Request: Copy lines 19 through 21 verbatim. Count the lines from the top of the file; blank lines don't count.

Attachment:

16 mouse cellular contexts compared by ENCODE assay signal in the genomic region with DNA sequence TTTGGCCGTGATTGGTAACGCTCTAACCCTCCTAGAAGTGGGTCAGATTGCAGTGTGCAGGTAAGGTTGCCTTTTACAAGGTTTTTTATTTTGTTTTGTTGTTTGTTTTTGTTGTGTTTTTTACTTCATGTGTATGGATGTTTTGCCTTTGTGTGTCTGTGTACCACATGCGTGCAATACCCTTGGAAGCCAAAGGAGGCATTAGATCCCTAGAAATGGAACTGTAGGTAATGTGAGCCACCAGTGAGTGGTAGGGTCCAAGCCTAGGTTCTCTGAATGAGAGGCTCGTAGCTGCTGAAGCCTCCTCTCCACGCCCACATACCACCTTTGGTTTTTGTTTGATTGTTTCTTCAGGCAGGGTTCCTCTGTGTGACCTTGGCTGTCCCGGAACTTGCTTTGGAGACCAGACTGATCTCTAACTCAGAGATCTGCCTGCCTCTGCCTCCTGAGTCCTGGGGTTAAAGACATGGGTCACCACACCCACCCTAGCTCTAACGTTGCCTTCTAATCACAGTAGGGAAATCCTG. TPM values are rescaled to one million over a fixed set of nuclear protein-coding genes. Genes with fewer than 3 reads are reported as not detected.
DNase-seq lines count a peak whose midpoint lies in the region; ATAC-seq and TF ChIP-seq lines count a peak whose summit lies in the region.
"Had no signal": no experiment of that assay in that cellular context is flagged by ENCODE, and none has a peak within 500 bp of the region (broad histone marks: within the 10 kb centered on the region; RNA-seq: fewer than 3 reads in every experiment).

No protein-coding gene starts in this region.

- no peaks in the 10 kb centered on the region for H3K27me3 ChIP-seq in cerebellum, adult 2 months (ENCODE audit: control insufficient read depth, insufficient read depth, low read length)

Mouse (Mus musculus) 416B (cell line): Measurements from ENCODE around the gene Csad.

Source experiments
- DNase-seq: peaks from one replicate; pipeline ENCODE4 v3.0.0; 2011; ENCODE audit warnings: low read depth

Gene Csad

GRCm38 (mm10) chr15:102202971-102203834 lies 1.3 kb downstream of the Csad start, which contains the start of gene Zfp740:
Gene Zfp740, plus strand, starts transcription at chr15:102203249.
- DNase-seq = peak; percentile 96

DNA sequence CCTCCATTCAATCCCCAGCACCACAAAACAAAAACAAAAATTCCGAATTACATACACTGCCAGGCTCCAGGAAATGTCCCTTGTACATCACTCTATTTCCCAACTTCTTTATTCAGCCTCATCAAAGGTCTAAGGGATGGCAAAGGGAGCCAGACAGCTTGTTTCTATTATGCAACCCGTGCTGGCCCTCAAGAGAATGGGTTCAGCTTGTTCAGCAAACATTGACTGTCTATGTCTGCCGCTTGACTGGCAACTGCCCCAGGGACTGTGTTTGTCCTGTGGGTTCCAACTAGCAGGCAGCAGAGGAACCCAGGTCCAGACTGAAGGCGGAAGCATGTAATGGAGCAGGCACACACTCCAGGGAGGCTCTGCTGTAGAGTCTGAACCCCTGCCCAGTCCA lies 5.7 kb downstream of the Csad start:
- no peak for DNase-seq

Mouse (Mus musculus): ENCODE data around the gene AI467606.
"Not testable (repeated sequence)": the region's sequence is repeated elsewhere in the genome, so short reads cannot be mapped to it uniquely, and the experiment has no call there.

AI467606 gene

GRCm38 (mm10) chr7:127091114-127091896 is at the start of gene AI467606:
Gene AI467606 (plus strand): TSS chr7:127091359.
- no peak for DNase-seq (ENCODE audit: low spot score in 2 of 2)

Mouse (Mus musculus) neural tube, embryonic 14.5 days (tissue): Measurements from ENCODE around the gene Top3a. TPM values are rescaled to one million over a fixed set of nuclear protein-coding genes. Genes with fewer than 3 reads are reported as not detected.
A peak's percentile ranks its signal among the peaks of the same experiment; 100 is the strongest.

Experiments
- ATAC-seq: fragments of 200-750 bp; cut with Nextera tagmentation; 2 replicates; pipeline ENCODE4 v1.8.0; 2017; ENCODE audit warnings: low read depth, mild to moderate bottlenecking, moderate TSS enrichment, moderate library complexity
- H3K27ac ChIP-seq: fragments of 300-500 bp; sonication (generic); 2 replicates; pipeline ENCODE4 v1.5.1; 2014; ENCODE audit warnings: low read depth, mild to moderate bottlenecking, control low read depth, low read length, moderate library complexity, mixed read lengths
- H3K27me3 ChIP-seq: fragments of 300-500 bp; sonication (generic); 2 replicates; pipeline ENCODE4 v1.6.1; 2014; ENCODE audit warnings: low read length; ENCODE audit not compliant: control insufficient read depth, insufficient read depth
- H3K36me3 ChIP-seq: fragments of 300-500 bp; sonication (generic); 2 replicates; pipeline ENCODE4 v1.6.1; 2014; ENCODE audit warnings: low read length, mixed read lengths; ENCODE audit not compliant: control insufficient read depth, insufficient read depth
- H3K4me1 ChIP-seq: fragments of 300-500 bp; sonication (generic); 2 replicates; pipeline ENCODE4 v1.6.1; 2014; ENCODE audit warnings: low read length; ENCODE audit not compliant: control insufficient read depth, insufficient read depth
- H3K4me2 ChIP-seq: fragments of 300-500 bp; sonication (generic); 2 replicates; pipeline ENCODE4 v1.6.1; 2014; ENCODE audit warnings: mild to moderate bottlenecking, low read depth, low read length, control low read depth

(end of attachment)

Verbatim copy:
Gene AI467606 (plus strand): TSS chr7:127091359.
- no peak for DNase-seq (ENCODE audit: low spot score in 2 of 2)

Mouse (Mus musculus) neural tube, embryonic 14.5 days (tissue): Measurements from ENCODE around the gene Top3a. TPM values are rescaled to one million over a fixed set of nuclear protein-coding genes. Genes with fewer than 3 reads are reported as not detected.